Debt ceiling, government shutdown battles simmer in summer recess

FILE: Jan. 21, 2013: Treasury Secretary Jack Lew, arrives on the West Front of the Capitol, in Washington, D.C.

FILE: Jan. 21, 2013: Treasury Secretary Jack Lew, arrives on the West Front of the Capitol, in Washington, D.C.  (AP)

The Washington dance of flirting with fiscal catastrophe intensified this week, as the Obama administration warned House Republicans that a deal on increasing the federal debt limit may have to come sooner than expected. 

The warning came in a letter from Treasury Secretary Jack Lew to House Speaker John Boehner, who along with other members of Congress is still on summer recess and not expected to return until early September. That leaves little time to deal with two looming deadlines that have not yet been addressed. 

In order to first prevent a partial government shutdown, Congress and the Obama administration must agree on at least a temporary spending deal. 

Such a bill is typically reached without too much partisan wrangling. But this year’s effort is being complicated by Republicans saying any measure should include the steep cuts known as sequester that started this spring, and by some Democrats insisting they be removed. Plus a small-but-vocal group of Tea Party-backed Republicans is stirring the pot by trying to insist that funding for the president’s health care law, whose official signup date also is Oct. 1, be stripped from any budget bill. 

Lew, in his letter on Monday, said the debt-ceiling deadline will follow close behind. According to Lew, the Treasury Department will run out of so-called "extraordinary measures" -- tactics to avoid bumping up against the debt ceiling -- in the middle of October, risking a default unless Congress raises the cap.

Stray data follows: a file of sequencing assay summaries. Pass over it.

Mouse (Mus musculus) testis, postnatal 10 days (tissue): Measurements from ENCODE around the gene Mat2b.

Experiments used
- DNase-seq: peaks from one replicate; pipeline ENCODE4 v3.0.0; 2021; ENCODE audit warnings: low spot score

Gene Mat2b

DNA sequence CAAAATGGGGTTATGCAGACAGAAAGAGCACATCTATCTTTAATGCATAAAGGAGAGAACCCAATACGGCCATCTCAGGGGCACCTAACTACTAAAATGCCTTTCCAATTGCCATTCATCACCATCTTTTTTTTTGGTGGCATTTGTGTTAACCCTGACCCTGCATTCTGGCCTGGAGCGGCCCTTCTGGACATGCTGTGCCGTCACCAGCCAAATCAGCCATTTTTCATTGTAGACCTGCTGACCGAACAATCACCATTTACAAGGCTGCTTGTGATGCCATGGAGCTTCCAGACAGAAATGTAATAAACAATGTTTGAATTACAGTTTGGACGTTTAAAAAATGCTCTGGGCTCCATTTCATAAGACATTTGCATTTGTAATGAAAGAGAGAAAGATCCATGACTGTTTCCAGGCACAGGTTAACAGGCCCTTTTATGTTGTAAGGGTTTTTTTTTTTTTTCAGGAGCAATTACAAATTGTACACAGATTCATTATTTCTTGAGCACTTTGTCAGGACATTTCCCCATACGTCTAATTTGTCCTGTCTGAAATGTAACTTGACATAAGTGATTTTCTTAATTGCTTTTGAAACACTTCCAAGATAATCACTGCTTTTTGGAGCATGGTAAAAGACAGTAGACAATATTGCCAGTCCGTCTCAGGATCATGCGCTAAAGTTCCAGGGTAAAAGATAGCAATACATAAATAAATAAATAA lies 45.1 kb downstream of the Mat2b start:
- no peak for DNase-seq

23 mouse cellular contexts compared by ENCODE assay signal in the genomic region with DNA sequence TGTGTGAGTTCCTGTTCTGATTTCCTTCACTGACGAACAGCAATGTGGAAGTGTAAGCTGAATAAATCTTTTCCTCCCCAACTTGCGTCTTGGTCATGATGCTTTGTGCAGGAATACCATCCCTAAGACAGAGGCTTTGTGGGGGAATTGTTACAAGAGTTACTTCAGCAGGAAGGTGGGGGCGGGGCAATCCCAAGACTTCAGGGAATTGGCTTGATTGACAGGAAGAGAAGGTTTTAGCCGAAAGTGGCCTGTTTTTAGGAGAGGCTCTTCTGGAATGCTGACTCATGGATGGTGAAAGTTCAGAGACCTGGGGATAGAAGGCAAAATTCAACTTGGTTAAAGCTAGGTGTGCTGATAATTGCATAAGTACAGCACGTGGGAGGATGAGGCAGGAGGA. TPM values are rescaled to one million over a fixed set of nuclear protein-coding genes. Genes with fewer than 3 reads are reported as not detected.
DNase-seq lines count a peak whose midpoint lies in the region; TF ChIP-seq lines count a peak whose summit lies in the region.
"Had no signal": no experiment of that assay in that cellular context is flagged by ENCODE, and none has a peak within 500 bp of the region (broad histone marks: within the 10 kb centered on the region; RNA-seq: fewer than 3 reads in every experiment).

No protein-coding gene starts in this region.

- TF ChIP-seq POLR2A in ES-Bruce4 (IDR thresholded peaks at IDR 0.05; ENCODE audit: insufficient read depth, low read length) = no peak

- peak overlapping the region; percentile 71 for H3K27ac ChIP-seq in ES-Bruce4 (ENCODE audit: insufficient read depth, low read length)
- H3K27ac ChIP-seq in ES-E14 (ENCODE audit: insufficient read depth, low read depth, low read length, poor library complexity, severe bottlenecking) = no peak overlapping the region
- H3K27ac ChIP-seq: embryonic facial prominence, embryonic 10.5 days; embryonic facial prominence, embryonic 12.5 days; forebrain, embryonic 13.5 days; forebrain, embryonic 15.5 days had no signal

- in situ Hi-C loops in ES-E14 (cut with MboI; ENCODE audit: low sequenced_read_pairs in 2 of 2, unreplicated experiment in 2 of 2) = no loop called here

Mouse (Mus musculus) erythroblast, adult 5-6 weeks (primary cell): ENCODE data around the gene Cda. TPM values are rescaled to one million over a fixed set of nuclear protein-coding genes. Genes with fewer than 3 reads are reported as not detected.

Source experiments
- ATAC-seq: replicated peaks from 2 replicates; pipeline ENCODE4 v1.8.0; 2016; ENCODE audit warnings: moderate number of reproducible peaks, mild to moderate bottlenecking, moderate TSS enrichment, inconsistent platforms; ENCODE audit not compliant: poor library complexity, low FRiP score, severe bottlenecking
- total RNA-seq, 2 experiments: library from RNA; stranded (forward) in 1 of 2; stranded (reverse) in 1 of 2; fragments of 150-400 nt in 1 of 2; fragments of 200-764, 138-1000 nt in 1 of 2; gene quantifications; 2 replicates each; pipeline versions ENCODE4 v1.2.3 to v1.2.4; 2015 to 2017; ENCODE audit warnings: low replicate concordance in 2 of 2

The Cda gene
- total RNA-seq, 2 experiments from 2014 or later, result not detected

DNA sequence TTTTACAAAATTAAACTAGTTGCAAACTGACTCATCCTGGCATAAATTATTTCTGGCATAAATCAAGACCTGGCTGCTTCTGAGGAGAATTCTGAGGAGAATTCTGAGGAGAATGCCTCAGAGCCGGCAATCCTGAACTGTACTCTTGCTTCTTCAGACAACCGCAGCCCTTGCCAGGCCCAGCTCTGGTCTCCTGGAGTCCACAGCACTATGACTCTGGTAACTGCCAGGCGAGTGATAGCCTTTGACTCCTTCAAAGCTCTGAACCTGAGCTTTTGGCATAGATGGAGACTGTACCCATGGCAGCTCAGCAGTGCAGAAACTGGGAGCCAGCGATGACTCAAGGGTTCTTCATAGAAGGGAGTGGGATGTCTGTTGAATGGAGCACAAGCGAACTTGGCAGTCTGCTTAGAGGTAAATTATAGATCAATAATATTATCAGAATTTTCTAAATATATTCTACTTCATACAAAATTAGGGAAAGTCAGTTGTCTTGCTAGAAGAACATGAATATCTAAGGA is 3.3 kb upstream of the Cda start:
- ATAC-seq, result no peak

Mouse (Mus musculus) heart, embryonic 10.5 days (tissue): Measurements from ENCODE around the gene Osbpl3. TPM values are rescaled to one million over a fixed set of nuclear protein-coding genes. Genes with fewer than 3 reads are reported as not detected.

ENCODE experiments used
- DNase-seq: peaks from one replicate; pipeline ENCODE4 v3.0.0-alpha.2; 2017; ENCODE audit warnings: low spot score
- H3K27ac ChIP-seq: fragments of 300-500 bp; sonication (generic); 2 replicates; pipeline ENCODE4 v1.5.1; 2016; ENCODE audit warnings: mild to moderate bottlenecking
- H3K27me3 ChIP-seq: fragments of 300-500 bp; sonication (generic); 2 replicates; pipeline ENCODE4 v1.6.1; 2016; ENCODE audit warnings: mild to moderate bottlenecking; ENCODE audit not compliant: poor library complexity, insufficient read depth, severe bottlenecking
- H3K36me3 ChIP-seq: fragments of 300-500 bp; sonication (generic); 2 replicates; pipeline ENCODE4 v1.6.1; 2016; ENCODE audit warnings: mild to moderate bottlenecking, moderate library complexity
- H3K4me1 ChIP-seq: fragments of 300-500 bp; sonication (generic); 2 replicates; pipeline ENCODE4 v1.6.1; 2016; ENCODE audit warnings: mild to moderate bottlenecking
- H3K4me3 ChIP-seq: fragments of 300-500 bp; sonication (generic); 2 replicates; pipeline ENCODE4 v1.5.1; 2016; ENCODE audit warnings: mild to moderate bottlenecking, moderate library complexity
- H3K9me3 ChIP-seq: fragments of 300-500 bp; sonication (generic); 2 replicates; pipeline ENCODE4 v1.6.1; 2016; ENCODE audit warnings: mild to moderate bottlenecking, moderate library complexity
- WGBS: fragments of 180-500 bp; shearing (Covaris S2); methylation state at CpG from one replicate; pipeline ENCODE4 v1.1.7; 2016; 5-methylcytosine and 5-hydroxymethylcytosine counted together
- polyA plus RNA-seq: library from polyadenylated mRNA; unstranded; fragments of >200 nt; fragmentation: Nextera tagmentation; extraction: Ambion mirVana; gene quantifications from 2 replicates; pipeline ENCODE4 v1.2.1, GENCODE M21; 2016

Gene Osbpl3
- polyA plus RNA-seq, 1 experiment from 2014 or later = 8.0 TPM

“Extending borrowing authority does not increase government spending; it simply allows the Treasury to pay for expenditures Congress has previously approved,” Lew told Boehner, R-Ohio. “Protecting the … credit of the United States is the responsibility of the Congress because only Congress can extend the nation’s borrowing authority.” 

Boehner's office fired back, with a spokesman saying the debt ceiling is a reminder that "under President Obama, Washington has failed to deal seriously with America's debt and deficit."

Boehner and Obama reached a complex deal in 2011, agreeing to roughly $900 billion in immediate spending cuts in order to increase borrowing authority by roughly the same amount. That deal laid the groundwork for the even larger cuts now known as sequester, as well as more increases in the debt ceiling.

But the high-wire act had a major economic impact -- roiling financial markets worldwide and contributing to Standard & Poor's downgrading the credit rating on U.S. bonds.

The debt ceiling right now is $16.7 trillion. Economists had for months predicted the federal government would no longer be able to pay its bills after Labor Day, but at least some thought the deadline was closer to November.

Lew told Congress that if the government cannot increase its borrowing authority, then it must use the $50 billion in cash held by the Treasury, which has no solid way of predicting when all of that money will be spent.

The White House and a group of Republican senators have worked in recent months on proposed fiscal deals to avoid last-minute negotiations, but those talks have purportedly stalled.

Though Boehner indicated last week that he wants to pass a short-term spending bill to avoid a government shutdown, he reportedly vowed Monday to put up a “whale of a fight” over the debt limit.  

"I've made it clear that we're not going to increase the debt limit without cuts and reforms that are greater than the increase in the debt limit," he said at a fundraiser for Idaho Republican Rep. Mike Simpson, according to the Idaho Statesman.

Michigan Rep. Sander Levin, the top Democrat on the House Ways and Means Committee, after Lew’s letter urged the GOP to increase the debt limit.

“With just nine legislative days currently scheduled in September, Republicans must return to Congress prepared to move beyond the kind of brinksmanship that undermined our economic recovery two years ago,” he said. “It is time for Republicans to do the right thing – not the far right thing.”